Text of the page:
UF to enhance extension demonstration and research programs at Hastings facility

Tom Nordlie (352) 392-0400

David Dinkins ddinkins@co.st-johns.fl.us, 904-209-0430
Jimmy Cheek jgcheek@ifas.ufl.edu, 352-392-1971
John Baldwin baldwinj@ifas.ufl.edu, 352-392-1781
Brad Purcell brad@bradpurcell.com, 386-328-9725

Other Sources:
Karen Stern bccd2@co.st-johns.fl.us, 904-209-0302
Mark Warren mwwarren@ifas.ufl.edu, 386-437-7464
Dave Fisk dfisk@sjrwmd.com, 386-312-2300
Mark Clark clarkmw@ifas.ufl.edu, 352-392-1803 ext. 319
Pierce Jones ez@energy.ufl.edu, 352-392-8074
Chad Hutchinson cmhutchinson@ifas.ufl.edu, 904-692-1792
Wayne Smith patsysigman@hotmail.com, 904-669-6647

View Photo
View Photo

GAINESVILLE, Fla. — Years ago, the only place you’d find rapid growth in Northeast Florida was in a potato or cabbage field. Not anymore – for two years running, Flagler County has had the fastest-rising population of any county in the nation, according to the U.S. Census Bureau.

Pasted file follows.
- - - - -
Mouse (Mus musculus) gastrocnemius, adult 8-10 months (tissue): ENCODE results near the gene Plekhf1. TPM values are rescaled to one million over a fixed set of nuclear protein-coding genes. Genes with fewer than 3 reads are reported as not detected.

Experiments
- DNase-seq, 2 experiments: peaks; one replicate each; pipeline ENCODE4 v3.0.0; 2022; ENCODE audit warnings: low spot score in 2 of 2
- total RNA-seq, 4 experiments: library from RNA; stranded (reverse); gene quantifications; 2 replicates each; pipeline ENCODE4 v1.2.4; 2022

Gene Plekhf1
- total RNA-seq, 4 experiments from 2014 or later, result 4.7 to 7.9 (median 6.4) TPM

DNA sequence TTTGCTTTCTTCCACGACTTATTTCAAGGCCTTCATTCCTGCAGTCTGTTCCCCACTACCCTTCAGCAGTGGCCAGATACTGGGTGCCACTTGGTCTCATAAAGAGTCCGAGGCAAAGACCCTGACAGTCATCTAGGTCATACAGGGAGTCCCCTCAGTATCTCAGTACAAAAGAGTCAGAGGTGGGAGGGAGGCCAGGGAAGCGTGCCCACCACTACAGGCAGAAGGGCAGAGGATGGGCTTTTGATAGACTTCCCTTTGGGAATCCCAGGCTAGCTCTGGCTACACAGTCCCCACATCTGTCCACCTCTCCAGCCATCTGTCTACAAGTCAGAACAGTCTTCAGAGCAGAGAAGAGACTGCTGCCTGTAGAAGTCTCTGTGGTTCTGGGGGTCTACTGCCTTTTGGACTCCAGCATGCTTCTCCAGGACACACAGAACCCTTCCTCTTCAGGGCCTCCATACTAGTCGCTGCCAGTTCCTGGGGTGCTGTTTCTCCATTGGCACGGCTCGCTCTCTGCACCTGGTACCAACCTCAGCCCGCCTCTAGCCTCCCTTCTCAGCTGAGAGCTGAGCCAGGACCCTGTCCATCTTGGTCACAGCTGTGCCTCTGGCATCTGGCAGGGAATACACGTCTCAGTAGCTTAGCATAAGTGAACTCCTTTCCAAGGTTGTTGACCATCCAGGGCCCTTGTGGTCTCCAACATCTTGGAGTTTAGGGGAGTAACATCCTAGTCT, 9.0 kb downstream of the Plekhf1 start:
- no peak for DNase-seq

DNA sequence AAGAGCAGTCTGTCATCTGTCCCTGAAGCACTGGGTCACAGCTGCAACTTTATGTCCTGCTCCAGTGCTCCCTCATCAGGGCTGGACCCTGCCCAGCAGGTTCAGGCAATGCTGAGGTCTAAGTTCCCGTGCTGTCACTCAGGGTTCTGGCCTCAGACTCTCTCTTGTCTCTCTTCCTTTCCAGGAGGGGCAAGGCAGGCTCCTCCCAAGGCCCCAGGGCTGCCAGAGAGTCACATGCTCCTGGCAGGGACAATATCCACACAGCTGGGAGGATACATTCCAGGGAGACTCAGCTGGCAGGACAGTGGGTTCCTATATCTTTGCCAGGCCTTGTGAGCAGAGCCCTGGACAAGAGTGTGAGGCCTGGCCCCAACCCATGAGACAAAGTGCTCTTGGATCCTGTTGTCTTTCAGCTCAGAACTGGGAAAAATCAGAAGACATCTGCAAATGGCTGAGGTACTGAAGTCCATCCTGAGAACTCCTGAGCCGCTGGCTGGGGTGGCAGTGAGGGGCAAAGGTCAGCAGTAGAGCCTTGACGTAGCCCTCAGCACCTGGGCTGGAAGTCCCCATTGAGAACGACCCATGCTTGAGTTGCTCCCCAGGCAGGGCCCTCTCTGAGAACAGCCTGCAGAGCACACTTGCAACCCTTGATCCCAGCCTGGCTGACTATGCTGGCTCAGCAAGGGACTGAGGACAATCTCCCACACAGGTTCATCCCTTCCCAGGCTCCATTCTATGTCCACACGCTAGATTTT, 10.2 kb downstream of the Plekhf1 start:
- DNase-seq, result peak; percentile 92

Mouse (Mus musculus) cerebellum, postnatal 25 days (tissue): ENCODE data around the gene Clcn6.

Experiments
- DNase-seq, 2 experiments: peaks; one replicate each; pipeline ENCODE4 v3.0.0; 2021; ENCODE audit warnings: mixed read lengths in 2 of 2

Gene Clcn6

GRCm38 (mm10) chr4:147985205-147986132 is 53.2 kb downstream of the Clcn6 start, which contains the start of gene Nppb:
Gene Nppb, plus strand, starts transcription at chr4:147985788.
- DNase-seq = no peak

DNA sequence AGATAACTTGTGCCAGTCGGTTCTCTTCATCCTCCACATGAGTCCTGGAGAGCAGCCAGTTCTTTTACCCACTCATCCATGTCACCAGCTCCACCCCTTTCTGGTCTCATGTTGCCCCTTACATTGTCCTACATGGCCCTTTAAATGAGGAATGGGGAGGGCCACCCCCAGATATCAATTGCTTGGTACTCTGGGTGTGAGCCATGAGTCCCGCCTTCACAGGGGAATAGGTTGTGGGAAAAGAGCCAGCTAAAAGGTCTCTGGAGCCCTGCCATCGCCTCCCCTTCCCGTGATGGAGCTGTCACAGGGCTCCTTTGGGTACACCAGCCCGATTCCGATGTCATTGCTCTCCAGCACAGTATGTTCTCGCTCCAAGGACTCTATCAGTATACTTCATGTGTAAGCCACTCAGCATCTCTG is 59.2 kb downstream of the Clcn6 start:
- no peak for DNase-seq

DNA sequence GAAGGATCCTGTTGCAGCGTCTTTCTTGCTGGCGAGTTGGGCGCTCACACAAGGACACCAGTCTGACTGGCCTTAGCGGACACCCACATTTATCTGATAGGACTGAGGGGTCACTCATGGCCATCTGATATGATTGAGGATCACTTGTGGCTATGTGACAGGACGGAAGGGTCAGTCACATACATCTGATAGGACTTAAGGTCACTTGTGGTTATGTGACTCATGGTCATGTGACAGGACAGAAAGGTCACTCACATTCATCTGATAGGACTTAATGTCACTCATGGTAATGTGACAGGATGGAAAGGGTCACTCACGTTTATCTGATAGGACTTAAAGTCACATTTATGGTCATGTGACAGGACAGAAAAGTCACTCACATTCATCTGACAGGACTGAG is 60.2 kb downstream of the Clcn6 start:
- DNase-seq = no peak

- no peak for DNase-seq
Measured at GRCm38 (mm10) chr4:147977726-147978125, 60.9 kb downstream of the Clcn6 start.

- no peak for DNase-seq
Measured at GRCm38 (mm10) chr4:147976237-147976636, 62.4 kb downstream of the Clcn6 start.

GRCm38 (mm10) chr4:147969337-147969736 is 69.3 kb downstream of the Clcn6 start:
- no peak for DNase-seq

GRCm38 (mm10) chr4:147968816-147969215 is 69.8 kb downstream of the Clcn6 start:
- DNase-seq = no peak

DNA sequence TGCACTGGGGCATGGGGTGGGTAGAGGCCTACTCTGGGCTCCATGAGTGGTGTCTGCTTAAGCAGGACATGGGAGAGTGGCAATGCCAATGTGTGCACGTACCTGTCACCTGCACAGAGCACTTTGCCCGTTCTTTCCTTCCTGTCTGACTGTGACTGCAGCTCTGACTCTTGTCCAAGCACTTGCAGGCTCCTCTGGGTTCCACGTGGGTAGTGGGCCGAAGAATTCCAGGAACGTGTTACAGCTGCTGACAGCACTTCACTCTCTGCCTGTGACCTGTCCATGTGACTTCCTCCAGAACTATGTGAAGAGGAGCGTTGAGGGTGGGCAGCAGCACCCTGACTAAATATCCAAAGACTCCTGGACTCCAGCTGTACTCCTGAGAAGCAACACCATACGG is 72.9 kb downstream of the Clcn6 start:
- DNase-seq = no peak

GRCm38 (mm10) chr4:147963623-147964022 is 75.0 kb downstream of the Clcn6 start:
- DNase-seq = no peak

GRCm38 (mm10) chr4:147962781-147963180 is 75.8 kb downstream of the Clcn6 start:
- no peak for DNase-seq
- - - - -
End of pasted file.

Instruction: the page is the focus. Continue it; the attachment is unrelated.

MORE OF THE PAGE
To help protect water quality and boost farming as the area becomes more developed, the University of Florida’s Institute of Food and Agricultural Sciences will enhance extension demonstration and research programs at its Hastings Demonstration Unit, aided by a recent $500,000 appropriation from the state legislature.

The effort comes in response to requests from farmers, developers and government officials in Flagler, Putnam and St. Johns counties – known collectively as the tri-county agricultural area – along with the St. Johns River Water Management District, said David Dinkins, St. Johns County extension director.

“Growth means change, but everybody wants to hold onto the things that make this area great,” Dinkins said. “Farming provides fresh food, green space, wildlife habitat and economic stability. In these three counties alone, agricultural and natural resources industries have economic impact totaling more than $1 billion per year.”